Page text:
Thrift is officially a mainstream movement in the US

And Wednesday’s National Thrift Shop Day draws new (and longtime) fans to the fashion world for its history of frugality, trendiness and relevance. Whether it’s the inspiration behind a new fashion design show called “Upcycle Nation” this fall, or the revival of the brand name and his Y2K fashion, frugality has a lot to do with American shoppers. is bringing

What is National Thrift Shop Day?

The majority of Americans have purchased second-hand goods in their lifetime. And today, from bricks-and-mortar recycling mainstays like Goodwill, municipal waste programs like his DonateNYC in New York City (with 30 thrift stores participating), to online resellers like ThredUp, everyone is using the National It promotes the Thrift Shop Day message. According to the National Association of Reseller Professionals (NARTS), the number of physical thrift stores has reached 25,000 in the United States, contributing to a multi-billion dollar resale industry estimated to reach $77 billion by 2025. increase.

The narrative is increasingly dominated by online resale, but early American frugality is rooted not only in industrialization but also in World War I rationing and pricing. However, it wasn’t until Earth Day in 1970 that National Thrift Shop Day marked a formal celebration. Initially intended to raise financial support for local thrift stores and their charitable causes, it has since expanded into broader promotions and environmental calls to action to reduce waste and buy more used goods. and developed.

What Designers Say About Thrift

According to a recent report from web-based styling platform StyleSeat, more than half (54%) of Americans are more willing to challenge past trends thanks to the ease of using vintage clothing. Surveyed with over 1,000 US consumers, trends include everything from Y2K fashion, sportswear, sporty sunglasses, mum jeans, cargo, tie-dye, matching sets and more.

For this reason, designers are still betting on second-hand goods for the future.

Fashion designer Jérôme Lamarre told WWD, “There are lots of landfills full of bottles, blankets, clothes, bags and furniture with tags still attached, so technology is everywhere. We really need to talk about upcycling,” he said. “We live in an era where things are born rapidly, worn once and thrown away. We need a sensible solution.”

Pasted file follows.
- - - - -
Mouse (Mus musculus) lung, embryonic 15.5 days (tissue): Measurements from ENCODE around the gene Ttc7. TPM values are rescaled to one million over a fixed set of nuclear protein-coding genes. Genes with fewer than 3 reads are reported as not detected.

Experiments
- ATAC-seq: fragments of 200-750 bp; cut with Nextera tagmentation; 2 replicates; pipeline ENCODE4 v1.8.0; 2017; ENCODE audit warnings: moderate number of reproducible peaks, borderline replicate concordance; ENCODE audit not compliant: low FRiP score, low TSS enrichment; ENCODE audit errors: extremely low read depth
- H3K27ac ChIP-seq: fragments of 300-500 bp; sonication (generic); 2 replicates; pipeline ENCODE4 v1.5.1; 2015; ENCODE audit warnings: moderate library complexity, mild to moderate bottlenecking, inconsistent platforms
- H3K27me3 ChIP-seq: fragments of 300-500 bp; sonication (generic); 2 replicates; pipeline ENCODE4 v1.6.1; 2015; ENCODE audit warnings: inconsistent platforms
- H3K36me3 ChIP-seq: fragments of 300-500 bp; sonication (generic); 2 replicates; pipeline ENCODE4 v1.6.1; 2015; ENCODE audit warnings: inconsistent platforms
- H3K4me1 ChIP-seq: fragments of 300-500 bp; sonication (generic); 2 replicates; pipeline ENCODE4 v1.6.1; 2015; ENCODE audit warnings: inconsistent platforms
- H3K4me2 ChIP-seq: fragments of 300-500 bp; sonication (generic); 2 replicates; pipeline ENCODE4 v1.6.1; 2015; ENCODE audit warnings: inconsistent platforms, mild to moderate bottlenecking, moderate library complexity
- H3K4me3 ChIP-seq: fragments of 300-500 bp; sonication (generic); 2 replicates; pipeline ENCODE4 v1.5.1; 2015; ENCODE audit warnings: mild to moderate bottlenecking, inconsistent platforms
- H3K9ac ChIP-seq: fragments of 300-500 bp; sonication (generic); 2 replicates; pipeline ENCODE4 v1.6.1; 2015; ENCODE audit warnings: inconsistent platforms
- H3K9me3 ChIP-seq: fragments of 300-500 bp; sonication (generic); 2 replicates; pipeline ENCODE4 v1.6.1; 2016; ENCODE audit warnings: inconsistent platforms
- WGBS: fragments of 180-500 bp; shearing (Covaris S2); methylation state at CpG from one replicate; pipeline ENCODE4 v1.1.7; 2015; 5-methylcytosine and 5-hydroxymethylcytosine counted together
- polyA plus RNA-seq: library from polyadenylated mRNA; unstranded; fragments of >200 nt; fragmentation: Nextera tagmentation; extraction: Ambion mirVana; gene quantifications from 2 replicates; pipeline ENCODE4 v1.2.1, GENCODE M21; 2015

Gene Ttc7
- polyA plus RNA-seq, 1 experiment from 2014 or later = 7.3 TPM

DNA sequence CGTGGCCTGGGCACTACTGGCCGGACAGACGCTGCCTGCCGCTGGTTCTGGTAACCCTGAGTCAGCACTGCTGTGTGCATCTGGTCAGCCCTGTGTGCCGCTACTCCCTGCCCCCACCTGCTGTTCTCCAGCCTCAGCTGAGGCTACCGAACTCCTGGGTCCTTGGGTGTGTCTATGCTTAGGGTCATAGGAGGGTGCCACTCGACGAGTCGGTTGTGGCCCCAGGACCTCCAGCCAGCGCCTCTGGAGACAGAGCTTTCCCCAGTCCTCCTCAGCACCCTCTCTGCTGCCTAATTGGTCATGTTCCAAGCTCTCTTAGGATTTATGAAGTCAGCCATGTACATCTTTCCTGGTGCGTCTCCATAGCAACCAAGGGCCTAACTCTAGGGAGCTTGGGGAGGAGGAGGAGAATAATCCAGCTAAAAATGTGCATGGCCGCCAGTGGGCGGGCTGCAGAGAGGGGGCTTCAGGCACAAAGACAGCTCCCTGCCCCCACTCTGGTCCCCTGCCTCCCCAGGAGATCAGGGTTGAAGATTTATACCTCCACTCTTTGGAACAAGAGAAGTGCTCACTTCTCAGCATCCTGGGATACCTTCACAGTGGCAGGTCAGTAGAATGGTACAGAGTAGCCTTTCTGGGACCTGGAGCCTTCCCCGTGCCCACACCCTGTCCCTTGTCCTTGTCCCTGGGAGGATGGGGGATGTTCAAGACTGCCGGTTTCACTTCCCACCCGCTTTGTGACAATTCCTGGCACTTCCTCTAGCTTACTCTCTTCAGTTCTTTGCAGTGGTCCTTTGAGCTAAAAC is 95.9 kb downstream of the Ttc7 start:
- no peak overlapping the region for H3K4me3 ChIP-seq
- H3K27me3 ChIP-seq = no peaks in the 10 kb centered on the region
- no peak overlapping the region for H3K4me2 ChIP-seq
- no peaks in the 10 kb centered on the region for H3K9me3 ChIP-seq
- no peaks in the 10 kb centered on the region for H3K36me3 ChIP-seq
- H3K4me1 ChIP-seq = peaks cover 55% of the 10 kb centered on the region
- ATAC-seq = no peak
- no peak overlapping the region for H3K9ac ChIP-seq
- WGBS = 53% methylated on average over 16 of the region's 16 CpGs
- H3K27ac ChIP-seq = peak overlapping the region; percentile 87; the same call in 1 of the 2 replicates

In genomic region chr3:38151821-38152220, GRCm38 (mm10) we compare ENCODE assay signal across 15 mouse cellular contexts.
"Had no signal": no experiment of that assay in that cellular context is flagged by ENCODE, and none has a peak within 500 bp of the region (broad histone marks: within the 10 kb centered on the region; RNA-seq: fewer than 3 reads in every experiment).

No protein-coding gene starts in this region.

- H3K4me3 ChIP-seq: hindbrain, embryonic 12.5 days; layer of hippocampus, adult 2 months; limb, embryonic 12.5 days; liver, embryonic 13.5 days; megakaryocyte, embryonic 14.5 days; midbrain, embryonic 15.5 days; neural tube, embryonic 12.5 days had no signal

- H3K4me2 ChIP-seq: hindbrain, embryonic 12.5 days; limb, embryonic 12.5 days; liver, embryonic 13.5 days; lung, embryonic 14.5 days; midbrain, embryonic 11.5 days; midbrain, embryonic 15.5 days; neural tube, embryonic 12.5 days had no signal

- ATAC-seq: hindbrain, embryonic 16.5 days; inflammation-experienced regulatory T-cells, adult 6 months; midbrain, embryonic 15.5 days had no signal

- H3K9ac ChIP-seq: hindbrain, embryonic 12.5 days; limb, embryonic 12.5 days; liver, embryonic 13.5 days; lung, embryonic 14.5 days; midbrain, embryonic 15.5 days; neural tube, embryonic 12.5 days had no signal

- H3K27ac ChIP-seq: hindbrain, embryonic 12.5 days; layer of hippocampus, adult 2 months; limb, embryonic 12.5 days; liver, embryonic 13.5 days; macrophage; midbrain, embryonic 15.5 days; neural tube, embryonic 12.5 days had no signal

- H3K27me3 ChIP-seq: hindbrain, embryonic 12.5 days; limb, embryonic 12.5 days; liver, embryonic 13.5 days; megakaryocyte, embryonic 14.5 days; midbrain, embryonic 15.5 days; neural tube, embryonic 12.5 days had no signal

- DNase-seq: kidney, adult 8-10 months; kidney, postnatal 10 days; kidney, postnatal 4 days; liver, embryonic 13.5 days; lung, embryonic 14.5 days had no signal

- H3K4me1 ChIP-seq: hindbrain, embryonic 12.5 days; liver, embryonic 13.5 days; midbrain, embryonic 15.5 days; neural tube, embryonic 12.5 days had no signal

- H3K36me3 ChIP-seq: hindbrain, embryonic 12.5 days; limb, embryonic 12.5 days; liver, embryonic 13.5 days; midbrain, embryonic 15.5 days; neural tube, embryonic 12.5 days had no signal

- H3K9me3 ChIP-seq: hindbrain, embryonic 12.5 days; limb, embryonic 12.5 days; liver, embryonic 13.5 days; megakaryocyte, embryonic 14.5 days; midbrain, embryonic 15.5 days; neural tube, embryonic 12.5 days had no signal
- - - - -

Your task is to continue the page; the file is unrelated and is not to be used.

LaMaar is a judge on Fuse’s new show Upcycle Nation, which airs in November 2022, alongside upcycling innovator Peder Cho and “Claws” actress Karrueche Tran. We hope to inspire collaborative and stylish solutions to waste.

A longtime thrifty man, Lamar said, “Very often, when I wear something thrifty mixed with my high fashion, it becomes a trend later on,” likening it to a kind of gift or curse. “The only reason thrift is hot is because the level of craftsmanship isn’t at that level in the current fashion landscape.” I try to buy things that feel magical to my taste, like jewelry or cool eyewear.”

Why Labels Lead, Crossroads in Consumption

Not surprisingly, the search for brands and designers drives frugal shopping behavior.

Branded apparel such as J. Crew, Lululemon, Nike and Levi’s are consistently driving searches and sales, according to a data-driven online reseller platform. But a recent report from Recurate put him second only to mid-price brands in terms of demand for fast-fashion brands. A closer look at ThredUp’s data shows that Shein’s inventory alone has grown by a staggering 186% from 2020 to 2021.

“We were surprised to see fast fashion so high on the respondents’ priority list for this report, but how would the results change if vintage was factored into the equation?” says advocacy nonprofit education and Emily Stockl, Director of Community Engagement, commented. Remake, and host of the “Pre-Loved Podcast.”

Looking back at the thrift ecosystem, today’s thriftists seem to lament the quality and uniqueness of clothing from a bygone era compared to today’s mass-produced, low-quality clothing. argues that the label makes it easier for newbies to join the second-hand conversation, regardless of price or quality.

“We often recommend this, especially to mid- to plus-size second-hand shoppers, as a great option to focus on specific pieces available in your size from brands you already recognize. “Plus, it’s an easy way for fast-fashion patrons to slowly transition their purchases from second-hand to second-hand.”

Still, she’s wary of overdosing. “As second-hand shopping becomes more popular, I think consumer education for second-hand shoppers needs to focus on shopping less altogether. There is no pasting.”





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